From Russia with Love
Not only does he gleefully engage in a distressing amount of coitus in, and around, life-threatening situations for a professional intelligence agent, but the effortless babe-magnet graciously accepts ownership of two gypsy women after their fight over another man is interrupted by insurgents, while making more than a few comments about the appropriateness of a woman's mouth size.
Viewed in a modern context, the overt sexism heavily distracts from a meandering plot that sees Bond knowingly dive headfirst into an assassination scheme orchestrated by Blofeld as retribution for the death of the previous film's villain, Dr. No, in order to recover a Russian decoding machine highly coveted by MI6. Many of the same limitations that plagued Bond's first adventure—Connery's lack of combat prowess, antiquated special effects—hinder this film's durability, but From Russia with Love is notable for introducing more than just the often borrowed image of the faceless super villain stroking a fluffy cat.
Q (Desmond Llewelyn, the most consistent actor in the franchise's tumultuous casting history) makes his first appearance with a gift of gadgetry befitting a superspy; a suitcase with a folding sniper rifle, a hidden throwing knife, fifty gold sovereigns and a teargas defense mechanism should the case fall into enemy hands.
The chief henchmen are more than just indistinct meat shields this time out too. Ex-KGB agent Rosa Klebb, with her impish demeanour, severe bulldog face and thick Russian accent is clearly the basis of the shrill Frau Farbissina from Austin Powers and the stoic, hulking Donald "Red" Grant is a prototype for beloved later series powerhouse, Jaws.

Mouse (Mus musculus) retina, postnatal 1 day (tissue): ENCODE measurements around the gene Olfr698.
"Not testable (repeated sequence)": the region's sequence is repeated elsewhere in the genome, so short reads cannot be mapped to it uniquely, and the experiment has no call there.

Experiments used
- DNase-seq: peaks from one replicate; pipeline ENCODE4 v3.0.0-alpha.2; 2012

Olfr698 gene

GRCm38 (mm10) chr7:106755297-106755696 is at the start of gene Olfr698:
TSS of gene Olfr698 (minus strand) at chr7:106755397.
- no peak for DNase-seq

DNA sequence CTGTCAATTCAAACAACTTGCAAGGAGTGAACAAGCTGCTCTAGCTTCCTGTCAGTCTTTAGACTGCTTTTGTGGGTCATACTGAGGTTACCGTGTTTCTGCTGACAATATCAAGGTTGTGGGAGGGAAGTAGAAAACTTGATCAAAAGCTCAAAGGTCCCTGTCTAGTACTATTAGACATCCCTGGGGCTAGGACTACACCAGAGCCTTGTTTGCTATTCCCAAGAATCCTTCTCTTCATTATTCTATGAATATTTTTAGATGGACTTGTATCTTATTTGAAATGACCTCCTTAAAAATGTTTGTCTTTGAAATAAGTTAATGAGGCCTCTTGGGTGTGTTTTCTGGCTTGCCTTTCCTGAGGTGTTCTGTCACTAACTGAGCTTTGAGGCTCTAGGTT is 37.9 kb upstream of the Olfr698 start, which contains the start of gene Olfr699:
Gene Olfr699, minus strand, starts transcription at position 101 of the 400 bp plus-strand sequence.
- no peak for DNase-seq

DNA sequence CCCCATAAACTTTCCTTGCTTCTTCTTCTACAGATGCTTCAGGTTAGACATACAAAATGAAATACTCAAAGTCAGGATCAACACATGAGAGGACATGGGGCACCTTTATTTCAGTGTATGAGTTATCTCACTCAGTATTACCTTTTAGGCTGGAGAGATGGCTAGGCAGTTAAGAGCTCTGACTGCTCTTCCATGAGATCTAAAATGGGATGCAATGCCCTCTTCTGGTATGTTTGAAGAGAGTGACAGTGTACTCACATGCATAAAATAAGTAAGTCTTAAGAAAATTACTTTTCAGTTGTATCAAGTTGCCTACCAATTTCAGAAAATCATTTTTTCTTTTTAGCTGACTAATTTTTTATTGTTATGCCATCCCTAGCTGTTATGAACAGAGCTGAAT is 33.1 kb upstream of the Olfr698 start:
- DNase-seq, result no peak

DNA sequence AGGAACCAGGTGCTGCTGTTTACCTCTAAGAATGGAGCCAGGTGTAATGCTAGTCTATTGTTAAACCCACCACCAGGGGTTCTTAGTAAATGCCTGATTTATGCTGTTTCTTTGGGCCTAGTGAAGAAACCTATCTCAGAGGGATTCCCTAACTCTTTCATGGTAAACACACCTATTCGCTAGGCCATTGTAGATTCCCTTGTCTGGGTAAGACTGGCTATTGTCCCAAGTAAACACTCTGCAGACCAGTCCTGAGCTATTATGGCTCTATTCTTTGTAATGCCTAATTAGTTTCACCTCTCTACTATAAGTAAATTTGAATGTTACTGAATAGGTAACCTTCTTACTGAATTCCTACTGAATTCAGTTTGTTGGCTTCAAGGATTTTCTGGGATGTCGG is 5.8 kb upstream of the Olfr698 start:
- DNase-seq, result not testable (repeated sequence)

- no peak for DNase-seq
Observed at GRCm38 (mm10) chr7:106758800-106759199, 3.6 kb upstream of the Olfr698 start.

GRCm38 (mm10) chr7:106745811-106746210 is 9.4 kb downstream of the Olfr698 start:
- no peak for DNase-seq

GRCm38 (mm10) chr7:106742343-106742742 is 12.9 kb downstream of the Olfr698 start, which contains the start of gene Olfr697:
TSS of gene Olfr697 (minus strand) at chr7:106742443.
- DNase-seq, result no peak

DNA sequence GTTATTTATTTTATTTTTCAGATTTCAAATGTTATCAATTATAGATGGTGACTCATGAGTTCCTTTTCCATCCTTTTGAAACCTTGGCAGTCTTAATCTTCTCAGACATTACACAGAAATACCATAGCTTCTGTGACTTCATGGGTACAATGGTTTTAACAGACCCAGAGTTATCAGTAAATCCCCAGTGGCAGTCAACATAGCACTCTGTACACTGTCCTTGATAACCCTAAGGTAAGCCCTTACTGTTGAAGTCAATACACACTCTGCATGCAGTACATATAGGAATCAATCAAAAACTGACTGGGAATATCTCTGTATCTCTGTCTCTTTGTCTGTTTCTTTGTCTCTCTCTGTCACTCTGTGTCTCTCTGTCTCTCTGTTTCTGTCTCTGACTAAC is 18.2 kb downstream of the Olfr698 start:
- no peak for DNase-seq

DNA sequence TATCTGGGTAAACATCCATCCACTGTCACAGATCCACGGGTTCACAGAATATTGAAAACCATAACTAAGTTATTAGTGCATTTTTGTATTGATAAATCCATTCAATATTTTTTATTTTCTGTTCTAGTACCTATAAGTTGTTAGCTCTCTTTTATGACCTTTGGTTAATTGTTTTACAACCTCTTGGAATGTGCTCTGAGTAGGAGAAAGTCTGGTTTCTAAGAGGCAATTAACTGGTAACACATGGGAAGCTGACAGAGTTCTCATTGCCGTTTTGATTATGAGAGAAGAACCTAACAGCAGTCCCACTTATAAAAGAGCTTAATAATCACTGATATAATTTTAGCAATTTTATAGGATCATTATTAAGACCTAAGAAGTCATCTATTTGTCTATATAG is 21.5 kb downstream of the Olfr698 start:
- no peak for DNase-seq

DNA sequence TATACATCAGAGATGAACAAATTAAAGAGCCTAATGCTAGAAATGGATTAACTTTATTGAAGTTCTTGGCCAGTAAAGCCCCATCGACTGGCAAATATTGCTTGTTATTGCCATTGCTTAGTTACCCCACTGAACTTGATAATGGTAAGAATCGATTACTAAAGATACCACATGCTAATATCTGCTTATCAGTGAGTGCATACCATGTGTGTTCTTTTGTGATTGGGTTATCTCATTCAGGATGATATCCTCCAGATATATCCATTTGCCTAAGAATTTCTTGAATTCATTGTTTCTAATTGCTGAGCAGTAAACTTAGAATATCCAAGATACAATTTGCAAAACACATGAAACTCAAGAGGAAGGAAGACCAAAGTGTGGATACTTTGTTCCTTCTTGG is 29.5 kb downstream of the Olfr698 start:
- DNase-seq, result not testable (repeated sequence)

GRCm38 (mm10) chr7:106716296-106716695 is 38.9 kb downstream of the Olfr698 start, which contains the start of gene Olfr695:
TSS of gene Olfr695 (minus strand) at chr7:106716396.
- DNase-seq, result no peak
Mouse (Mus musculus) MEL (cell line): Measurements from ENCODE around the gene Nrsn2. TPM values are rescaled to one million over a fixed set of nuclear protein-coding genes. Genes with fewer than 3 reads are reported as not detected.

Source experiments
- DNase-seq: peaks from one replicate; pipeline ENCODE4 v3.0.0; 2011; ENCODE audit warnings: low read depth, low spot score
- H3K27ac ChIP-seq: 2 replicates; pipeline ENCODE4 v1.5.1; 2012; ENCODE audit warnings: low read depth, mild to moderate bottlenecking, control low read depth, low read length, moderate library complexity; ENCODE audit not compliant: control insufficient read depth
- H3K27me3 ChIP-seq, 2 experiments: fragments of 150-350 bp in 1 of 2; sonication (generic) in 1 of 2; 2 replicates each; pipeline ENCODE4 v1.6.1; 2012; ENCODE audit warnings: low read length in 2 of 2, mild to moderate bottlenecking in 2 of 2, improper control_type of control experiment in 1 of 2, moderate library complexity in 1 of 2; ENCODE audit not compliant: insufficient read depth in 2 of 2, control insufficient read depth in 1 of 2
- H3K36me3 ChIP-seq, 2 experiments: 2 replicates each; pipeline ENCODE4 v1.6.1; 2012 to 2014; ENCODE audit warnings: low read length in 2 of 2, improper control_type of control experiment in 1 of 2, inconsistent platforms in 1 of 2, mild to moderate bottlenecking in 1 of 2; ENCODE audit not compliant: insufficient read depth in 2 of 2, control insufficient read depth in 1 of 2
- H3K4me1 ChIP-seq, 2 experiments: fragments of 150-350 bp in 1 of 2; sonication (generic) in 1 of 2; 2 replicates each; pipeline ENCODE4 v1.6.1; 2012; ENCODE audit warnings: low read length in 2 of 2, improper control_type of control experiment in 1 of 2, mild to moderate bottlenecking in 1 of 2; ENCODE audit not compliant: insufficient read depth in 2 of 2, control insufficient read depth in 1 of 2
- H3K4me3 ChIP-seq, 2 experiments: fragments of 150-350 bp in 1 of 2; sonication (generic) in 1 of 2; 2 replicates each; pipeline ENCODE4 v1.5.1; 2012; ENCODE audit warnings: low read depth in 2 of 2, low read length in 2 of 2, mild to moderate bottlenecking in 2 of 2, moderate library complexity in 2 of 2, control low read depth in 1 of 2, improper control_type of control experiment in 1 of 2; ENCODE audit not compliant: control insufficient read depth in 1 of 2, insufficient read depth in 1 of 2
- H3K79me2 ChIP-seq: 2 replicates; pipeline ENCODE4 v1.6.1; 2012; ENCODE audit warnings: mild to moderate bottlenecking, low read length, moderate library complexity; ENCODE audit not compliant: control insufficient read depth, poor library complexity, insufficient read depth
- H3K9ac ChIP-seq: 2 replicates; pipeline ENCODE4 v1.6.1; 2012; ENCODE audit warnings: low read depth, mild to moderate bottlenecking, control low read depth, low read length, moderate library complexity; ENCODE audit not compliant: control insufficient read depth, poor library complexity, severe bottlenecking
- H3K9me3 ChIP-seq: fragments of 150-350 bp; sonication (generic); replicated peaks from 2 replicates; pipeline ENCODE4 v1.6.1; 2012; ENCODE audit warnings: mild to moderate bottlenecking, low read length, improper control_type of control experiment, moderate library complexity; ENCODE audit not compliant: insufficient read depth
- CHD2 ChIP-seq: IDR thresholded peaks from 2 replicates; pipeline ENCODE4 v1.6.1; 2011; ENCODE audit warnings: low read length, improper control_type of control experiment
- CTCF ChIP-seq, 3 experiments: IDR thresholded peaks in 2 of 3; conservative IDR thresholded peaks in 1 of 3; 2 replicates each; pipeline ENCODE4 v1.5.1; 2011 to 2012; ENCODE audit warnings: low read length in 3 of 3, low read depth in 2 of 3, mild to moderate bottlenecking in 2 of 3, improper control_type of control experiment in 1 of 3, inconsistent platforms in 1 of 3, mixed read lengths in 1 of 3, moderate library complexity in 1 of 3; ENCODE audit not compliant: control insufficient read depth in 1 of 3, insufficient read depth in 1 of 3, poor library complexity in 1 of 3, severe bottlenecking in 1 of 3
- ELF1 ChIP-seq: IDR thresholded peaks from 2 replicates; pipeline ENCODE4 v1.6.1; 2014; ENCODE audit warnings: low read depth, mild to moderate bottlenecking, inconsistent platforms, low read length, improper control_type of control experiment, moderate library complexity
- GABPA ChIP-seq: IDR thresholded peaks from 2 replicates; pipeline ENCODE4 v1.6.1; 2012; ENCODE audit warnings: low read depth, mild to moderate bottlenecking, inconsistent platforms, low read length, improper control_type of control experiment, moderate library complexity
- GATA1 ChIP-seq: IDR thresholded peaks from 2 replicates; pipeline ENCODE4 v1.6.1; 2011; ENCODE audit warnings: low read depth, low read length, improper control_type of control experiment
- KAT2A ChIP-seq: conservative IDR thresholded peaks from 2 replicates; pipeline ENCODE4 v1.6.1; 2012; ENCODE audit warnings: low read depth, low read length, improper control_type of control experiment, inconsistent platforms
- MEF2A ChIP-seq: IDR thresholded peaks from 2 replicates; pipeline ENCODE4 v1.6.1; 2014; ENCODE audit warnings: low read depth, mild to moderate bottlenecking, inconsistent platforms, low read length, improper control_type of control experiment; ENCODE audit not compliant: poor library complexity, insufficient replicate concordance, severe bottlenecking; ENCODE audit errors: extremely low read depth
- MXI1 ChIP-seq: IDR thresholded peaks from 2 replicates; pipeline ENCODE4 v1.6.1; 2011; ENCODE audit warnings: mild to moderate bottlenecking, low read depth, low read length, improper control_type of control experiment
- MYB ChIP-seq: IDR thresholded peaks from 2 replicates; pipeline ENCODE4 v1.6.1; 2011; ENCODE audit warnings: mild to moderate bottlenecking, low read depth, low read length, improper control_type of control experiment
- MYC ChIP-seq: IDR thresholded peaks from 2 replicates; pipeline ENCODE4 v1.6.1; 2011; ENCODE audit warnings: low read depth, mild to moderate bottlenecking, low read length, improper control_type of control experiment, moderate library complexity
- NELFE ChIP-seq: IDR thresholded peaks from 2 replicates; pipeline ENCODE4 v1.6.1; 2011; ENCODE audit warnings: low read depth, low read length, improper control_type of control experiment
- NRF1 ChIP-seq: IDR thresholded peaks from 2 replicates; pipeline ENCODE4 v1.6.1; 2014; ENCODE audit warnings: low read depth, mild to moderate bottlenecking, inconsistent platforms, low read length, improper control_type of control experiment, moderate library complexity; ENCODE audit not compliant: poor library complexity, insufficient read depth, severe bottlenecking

Even though it's somewhat uncomfortable viewing for those less enamoured with the side of Bond that enjoys sex with "the sweet tang of rape", as Ian Fleming wrote of the character in 1953 novel, Casino Royale, From Russia with Love makes some vital canonical contributions and is a distinct artefact of its time. (MGM)
ReviewsOct 29, 2014
The BabadookJennifer Kent
At every Toronto After Dark Fest, there's at least one film that rides a wave of palpable buzz and has attendees clamouring to see it. Last ...
ReviewsOct 24, 2014
Films about time travel are some of the trickiest ones to create as far as sci-fi subgenres are concerned — it's not so much about the...
ReviewsOct 23, 2014
Why Horror?Nicolas Kleiman, Rob Lindsay
As a nerd, it's always pretty weird seeing your favourite genre rise to the surface of mainstream culture, and horror is no exception. In hi...
ReviewsOct 22, 2014
Time LapseBradley King
You don't fuck with time. That's the philosophical takeaway - an idea espoused time and time again by one of the lead characters - in Bradle...
ReviewsOct 21, 2014
John Geddes' Hellmouth is a kaleidoscopic vision of hell that tantalizes with some bewitching visuals but ultimately comes off more as funho...
ReviewsOct 20, 2014
Kumiko, The Treasure HunterDavid Zellner
In 2001, a woman named Takako Konishi was found dead in a remote area of Minnesota. Botched eyewitness information swirled into an urban leg...
ReviewsOct 19, 2014
Man, I really wanted to like Zombeavers. Based on the trailer, which currently boasts over three million hits on YouTube, the film seemed li...
ReviewsOct 18, 2014
ABCs of Death 2Various Directors
When producers Ant Timpson and Tim League announced that they'd be producing a followup to 2012's highly ambitious anthology film The ABCs o...